A photograph captures intimate events precisely — so that when you look back on what happened, no one can take away the pure fact of what has been recorded. So when taking a picture, why not make everything as close to perfection as can be?
Everyone knows that not every picture is a masterpiece. Bad lighting can make even the prettiest face look gaunt and horrid. Timing is also essential. Remember the times when almost everyone in the frame had the right smile, but then one person had to break it all off because of closed eyelids? There is also the case of the blurred subject and the overexposed image. And what about red eye? It’s when the subject in the photo looks as though they came straight from hell.
When someone in the frame is giving you the red eye (unintentional, of course), it means that their eyes are reflecting the overzealous flash of your camera. This light bounces back to the lens of your gadget, creating the eerie effect of pupils that are colored red.
More often than not, taking pictures of animals can also lead to this undesired effect. Don’t worry though, it is easy to prevent red eye in both humans and your pets.
Removing the Red Eye
Sad to say not all people can be professional photographers, nor do they intend to be such. The good news is amateur photos with red eye effect can easily be dealt with.
Using your computer, you can get rid of the red color simply by editing the digital copy of your photograph. How do you do this? Of course you must upload your pictures from a digital camera. However, if you are still using the good old’ film roll, you can expose your film and scan the image to your computer with the help of a scanner. Don’t forget to choose the resolution with the greatest amount of pixels so that you’ll get high-quality prints after editing.
After transferring your image files to your computer, you can use image editing software to enhance your shots and remove the unsightly red eye. Known camera brands usually have an easy-share option with photo editing software attached. These programs are ripe with basic tools you need to cover up blemishes, as well as alter the colored areas in the eyes. If your digital does not come with this software, you can always download it from the worldwide web.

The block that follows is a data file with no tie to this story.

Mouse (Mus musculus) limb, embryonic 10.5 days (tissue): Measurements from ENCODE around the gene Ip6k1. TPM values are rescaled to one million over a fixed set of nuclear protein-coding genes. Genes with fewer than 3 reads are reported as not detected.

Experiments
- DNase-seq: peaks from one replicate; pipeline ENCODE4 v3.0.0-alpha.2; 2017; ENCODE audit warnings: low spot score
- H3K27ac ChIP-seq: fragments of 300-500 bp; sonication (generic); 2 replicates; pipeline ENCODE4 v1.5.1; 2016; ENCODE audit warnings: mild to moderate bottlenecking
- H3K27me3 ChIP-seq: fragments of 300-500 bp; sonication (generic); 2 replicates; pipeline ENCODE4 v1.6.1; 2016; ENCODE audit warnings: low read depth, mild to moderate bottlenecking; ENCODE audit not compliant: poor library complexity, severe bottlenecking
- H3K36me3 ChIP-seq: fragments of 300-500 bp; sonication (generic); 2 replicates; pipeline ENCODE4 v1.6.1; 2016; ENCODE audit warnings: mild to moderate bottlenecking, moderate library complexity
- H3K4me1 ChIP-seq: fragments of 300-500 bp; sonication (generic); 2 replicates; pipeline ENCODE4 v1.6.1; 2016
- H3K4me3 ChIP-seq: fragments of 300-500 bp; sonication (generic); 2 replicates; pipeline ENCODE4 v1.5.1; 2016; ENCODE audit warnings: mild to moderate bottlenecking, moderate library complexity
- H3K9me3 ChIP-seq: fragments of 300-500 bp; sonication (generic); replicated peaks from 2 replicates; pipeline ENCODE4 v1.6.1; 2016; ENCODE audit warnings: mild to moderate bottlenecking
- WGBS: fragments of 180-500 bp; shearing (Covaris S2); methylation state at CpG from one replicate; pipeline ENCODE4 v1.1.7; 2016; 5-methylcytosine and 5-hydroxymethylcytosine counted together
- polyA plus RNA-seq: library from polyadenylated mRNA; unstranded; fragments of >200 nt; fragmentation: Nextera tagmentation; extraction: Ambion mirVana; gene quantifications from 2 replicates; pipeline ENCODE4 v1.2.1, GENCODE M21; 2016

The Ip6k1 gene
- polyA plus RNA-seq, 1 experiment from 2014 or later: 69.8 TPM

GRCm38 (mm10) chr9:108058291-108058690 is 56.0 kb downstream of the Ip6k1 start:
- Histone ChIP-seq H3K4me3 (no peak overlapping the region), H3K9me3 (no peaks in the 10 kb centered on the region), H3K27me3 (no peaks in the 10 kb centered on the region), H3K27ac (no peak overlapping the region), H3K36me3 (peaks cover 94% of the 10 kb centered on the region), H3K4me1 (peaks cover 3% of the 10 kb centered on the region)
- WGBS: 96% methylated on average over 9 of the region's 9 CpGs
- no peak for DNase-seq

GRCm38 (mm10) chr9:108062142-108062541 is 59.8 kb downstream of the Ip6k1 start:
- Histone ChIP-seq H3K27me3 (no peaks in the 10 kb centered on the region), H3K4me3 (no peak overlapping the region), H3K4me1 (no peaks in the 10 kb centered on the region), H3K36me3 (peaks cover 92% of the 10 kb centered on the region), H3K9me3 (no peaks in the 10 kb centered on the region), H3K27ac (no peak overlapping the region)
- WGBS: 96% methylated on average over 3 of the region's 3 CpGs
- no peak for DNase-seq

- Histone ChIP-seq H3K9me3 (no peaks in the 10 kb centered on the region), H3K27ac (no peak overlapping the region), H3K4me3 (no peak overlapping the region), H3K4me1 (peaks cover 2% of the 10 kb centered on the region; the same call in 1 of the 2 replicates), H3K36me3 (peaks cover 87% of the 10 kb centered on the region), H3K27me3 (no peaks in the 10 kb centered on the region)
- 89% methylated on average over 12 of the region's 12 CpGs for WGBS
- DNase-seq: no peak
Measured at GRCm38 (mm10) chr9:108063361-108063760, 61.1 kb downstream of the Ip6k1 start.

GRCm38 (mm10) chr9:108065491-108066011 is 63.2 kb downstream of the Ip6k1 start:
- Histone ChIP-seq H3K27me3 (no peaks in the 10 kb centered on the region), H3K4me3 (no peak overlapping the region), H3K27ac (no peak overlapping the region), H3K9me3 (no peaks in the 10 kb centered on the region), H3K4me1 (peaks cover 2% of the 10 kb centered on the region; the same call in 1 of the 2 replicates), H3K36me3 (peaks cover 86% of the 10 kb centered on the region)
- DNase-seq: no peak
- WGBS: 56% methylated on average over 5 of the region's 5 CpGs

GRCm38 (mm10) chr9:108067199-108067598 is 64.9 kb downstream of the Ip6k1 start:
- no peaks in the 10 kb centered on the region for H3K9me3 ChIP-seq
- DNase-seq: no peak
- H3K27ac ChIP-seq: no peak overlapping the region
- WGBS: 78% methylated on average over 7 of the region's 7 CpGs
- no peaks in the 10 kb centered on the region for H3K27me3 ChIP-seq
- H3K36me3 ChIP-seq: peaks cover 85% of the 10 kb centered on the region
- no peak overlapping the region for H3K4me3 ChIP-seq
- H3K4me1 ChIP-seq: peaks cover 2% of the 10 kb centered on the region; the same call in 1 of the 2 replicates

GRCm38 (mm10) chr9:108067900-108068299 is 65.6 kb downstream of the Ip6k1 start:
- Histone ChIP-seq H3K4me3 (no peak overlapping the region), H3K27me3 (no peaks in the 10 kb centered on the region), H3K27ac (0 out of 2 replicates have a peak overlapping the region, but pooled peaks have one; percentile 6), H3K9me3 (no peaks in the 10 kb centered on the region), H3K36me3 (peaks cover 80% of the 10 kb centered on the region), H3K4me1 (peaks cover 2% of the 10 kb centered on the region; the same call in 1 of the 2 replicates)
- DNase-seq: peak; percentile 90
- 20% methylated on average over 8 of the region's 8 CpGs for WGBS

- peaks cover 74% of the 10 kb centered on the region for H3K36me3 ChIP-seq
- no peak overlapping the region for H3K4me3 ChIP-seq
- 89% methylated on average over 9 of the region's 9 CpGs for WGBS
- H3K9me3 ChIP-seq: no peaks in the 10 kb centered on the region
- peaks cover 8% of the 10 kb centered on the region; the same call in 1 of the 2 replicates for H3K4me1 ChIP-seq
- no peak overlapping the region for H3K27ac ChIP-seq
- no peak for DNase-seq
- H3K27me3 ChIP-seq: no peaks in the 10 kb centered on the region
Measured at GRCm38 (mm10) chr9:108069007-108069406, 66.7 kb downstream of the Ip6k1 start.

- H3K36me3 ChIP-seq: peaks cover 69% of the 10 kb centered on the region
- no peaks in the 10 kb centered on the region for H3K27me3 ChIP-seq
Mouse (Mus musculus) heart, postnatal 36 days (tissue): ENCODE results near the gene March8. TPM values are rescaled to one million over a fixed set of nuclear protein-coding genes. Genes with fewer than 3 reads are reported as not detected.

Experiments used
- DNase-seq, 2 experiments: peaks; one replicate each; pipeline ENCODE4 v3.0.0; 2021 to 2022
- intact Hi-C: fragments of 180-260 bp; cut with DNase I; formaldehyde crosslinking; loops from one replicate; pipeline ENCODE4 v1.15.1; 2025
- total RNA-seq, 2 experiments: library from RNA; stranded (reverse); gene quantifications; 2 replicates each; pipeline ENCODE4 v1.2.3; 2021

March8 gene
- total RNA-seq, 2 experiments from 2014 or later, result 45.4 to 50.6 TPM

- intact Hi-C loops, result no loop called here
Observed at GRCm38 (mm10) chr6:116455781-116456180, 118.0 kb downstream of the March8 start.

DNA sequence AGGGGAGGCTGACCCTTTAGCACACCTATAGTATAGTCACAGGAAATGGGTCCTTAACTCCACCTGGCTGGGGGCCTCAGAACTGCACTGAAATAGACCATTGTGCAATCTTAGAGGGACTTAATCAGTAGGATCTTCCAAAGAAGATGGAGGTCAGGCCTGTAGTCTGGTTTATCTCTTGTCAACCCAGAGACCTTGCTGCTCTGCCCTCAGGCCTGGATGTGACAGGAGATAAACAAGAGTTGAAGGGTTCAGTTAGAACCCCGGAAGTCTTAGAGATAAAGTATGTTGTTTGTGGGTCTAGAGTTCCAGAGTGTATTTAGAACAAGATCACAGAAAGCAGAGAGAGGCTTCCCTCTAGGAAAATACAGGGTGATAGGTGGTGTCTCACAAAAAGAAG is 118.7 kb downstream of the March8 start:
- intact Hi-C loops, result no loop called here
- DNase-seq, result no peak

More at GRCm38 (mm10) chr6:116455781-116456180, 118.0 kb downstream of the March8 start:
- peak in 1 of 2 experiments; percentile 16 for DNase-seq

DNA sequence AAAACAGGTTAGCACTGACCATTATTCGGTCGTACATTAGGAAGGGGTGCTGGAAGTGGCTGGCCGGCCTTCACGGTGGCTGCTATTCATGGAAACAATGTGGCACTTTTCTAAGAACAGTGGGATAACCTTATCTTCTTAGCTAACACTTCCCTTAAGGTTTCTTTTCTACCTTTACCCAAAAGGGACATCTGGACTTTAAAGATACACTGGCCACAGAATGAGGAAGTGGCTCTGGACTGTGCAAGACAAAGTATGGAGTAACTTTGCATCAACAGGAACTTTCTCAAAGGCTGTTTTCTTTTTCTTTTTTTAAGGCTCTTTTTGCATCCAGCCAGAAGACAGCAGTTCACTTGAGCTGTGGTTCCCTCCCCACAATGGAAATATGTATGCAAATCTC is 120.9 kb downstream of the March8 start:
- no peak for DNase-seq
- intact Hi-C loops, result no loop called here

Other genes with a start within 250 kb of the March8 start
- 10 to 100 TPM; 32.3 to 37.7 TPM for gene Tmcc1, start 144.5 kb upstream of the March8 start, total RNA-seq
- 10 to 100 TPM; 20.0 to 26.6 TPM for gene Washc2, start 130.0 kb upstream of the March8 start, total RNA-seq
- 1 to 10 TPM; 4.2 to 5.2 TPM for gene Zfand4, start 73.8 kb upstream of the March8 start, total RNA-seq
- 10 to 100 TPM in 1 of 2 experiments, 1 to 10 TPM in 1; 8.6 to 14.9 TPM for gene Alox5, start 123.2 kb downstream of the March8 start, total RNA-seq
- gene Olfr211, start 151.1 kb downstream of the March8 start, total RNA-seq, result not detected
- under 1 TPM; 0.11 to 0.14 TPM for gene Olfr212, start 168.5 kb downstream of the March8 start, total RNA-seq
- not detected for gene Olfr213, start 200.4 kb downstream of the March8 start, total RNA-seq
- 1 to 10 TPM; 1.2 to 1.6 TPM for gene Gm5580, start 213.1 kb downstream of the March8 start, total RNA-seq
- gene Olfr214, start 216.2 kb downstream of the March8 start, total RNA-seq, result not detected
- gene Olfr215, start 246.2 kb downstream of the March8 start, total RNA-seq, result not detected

Freeware such as GiMP and Irfanview don’t cost you a cent when you go online. Usually basic operating systems of desktops and laptops have picture editing tools as well.
How to Edit the Red Eye
Different photograph-editing software has different settings for taking care of the red eye effect, but there are guidelines you should know before embarking on your task.
- Always save a copy of your original picture. Make multiple copies of the picture with the disastrous effect, and then choose one that you will begin your editing with. This is to allow for any mistakes in the process of removing the red eye, so that you won’t have to start all over again and scan/upload the photo you took. You can always press the x button when you don’t like what you’ve done. Or better yet, press the undo button in the program you are using.
- Don’t jump into highlighting the red color of the eyes just yet. It’s safer for you to zoom in first before doing anything else. This makes sure that you don’t accidentally darken the eyelids or the rest of the eye area, and blotch the entire subject.
- If you find the default settings unsatisfactory, you can always change the composition of your picture with the tools provided by the software. Adjust the qualities of your shot by tweaking the brightness and contrast settings. Just look around, or click the ‘Help’ option if you’re unsure of what to do.
- Since you are already involved in enhancing your subject’s attributes, why not complete the job and remove scars and pimples while you’re at it? Take out blemishes and even out skin tone. Crop out the portions you don’t want to include in the final work.
Preventing the Red Eye Effect
- You can spare yourself the minutes of editing simply by taking extra precautions of avoiding red eye. For that you must follow certain rules.
- Don’t point the flash directly at your human and animal subjects. Create a diversion by reflecting it off a surface such as the wall or the floor.
- Be prepared to make do with ambient lighting. Flash isn’t always the best option — not only does it give a “red eye” effect. It tends to make people look like ghosts in their whiteness.
- Use the “red eye” button of your digital camera, if it has one. The irises of the eyes are the culprits when it comes to reflecting light. What the “red eye” feature does flash your camera’s light numerous times prior to the actual shot, minimizing the irises’ effect.
- Try a different angle other than a head-on shot. This reduces the chances of the light from your flash bouncing back.
- Flash filters do a good job of diffusing the light from a flash camera, avoiding red eye. A DIY way of filtering the flash is by covering this light source with a white handkerchief.
- Look out for places where you won’t need to use a flash. This makes preventing red eye simpler with just using normal settings for your camera.